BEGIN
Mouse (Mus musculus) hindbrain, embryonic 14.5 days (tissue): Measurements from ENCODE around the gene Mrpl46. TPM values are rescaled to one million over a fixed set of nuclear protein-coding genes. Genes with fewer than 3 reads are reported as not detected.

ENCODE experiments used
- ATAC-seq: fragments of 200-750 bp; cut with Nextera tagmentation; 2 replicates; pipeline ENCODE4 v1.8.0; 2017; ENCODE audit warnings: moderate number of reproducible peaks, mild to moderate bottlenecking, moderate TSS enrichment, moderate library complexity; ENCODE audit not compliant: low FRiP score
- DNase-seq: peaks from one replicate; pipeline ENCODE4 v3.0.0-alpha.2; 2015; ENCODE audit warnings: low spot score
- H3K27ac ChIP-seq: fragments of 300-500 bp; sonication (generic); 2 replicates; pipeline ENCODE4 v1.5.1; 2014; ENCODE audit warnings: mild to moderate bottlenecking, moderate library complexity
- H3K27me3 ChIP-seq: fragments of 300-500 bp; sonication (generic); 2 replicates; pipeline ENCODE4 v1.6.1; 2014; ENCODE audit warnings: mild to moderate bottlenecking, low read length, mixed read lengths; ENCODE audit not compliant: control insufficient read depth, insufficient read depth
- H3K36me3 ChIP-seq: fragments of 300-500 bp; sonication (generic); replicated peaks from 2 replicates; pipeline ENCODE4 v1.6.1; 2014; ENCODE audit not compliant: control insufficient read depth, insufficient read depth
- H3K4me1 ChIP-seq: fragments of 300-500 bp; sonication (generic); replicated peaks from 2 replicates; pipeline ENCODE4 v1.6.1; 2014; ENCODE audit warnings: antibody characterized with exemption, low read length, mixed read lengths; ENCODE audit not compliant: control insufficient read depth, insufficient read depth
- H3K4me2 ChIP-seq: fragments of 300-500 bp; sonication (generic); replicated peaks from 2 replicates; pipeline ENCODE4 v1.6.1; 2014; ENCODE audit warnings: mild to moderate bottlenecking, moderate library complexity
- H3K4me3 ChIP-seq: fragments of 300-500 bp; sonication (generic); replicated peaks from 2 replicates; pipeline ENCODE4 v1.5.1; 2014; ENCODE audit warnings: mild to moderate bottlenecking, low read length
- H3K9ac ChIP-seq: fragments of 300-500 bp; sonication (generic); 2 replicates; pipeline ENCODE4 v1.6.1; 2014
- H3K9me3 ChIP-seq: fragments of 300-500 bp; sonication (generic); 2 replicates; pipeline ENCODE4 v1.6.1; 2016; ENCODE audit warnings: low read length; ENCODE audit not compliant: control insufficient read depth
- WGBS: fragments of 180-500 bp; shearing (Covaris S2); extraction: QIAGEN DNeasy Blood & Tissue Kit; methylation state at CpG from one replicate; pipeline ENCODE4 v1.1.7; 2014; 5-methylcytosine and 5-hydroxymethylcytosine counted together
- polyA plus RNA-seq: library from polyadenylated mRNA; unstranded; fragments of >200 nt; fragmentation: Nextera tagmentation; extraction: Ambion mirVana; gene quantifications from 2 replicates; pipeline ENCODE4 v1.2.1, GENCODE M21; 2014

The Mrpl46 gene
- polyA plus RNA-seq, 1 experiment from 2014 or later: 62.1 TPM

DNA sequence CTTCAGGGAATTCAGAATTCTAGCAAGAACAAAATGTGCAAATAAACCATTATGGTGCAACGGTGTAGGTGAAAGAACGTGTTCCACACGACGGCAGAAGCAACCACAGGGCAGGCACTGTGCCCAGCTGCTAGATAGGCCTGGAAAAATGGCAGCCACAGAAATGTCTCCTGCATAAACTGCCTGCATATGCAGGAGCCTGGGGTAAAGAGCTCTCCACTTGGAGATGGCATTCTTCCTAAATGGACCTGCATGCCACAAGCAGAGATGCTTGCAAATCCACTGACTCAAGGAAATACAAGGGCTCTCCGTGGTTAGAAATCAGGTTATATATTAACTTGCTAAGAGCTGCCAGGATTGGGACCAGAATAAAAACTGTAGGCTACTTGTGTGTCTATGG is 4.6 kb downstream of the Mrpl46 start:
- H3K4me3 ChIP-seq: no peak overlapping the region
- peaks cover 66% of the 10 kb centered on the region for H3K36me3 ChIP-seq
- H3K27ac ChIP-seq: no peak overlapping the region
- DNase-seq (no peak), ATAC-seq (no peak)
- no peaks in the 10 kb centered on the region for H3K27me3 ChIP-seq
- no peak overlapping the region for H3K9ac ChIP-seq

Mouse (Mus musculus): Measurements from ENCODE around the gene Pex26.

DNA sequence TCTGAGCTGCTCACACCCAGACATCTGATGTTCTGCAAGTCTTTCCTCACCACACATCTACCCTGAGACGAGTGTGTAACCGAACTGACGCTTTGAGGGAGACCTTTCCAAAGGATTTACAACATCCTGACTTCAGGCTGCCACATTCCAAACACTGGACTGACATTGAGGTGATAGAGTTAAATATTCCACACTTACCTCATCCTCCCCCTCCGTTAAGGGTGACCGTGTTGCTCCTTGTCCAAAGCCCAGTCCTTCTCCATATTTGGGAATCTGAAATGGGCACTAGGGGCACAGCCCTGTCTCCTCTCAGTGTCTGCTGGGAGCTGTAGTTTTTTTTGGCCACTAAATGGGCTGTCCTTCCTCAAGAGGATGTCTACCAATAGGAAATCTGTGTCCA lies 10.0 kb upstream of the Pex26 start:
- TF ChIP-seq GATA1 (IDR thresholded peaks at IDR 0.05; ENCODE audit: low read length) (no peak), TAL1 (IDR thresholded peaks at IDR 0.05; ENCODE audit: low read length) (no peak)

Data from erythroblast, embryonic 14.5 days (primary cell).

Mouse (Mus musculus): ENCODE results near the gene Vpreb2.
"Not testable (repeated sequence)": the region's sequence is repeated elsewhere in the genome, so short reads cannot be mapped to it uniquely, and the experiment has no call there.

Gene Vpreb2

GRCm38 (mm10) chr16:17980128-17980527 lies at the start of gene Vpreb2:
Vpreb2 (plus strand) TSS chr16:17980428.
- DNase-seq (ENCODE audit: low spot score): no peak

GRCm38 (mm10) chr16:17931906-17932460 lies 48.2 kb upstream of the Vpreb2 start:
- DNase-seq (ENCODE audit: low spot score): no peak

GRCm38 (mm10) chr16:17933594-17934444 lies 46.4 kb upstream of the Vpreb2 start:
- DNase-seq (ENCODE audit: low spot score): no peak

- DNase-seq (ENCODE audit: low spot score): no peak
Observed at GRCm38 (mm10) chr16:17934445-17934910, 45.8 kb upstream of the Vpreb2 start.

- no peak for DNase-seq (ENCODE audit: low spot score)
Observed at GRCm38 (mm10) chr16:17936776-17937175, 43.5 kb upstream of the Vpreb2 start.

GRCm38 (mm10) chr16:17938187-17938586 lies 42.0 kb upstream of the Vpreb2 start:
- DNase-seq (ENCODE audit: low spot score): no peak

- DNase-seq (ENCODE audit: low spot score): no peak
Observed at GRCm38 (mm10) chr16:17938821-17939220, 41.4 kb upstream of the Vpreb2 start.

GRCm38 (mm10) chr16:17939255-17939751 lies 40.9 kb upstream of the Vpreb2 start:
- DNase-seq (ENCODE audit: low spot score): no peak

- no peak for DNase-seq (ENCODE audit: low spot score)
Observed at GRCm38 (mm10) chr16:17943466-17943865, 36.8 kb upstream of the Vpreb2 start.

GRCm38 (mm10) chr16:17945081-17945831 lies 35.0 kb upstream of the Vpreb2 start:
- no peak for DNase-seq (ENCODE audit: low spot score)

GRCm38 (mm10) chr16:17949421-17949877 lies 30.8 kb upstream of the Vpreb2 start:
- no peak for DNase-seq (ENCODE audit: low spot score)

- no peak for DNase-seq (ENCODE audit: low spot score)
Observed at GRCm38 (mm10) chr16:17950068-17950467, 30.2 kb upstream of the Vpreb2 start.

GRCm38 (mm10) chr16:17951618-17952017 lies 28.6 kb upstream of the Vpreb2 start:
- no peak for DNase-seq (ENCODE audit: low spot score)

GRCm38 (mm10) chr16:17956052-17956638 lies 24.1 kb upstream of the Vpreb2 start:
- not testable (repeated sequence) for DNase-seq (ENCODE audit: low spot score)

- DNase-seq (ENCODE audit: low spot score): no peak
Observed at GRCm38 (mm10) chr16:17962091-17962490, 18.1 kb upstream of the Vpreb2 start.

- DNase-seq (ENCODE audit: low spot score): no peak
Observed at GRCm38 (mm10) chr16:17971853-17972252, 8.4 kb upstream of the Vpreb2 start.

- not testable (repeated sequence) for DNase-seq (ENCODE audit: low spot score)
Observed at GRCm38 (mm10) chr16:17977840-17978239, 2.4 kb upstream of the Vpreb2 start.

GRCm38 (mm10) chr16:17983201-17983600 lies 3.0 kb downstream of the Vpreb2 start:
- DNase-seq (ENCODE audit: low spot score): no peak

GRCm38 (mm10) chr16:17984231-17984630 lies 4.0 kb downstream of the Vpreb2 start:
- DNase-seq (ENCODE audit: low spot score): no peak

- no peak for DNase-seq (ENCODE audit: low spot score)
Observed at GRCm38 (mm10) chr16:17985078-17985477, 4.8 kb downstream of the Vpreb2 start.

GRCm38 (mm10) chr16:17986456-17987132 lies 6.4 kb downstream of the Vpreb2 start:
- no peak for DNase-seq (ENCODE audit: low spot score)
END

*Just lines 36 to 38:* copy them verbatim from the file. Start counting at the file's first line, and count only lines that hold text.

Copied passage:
GRCm38 (mm10) chr16:17933594-17934444 lies 46.4 kb upstream of the Vpreb2 start:
- DNase-seq (ENCODE audit: low spot score): no peak

- DNase-seq (ENCODE audit: low spot score): no peak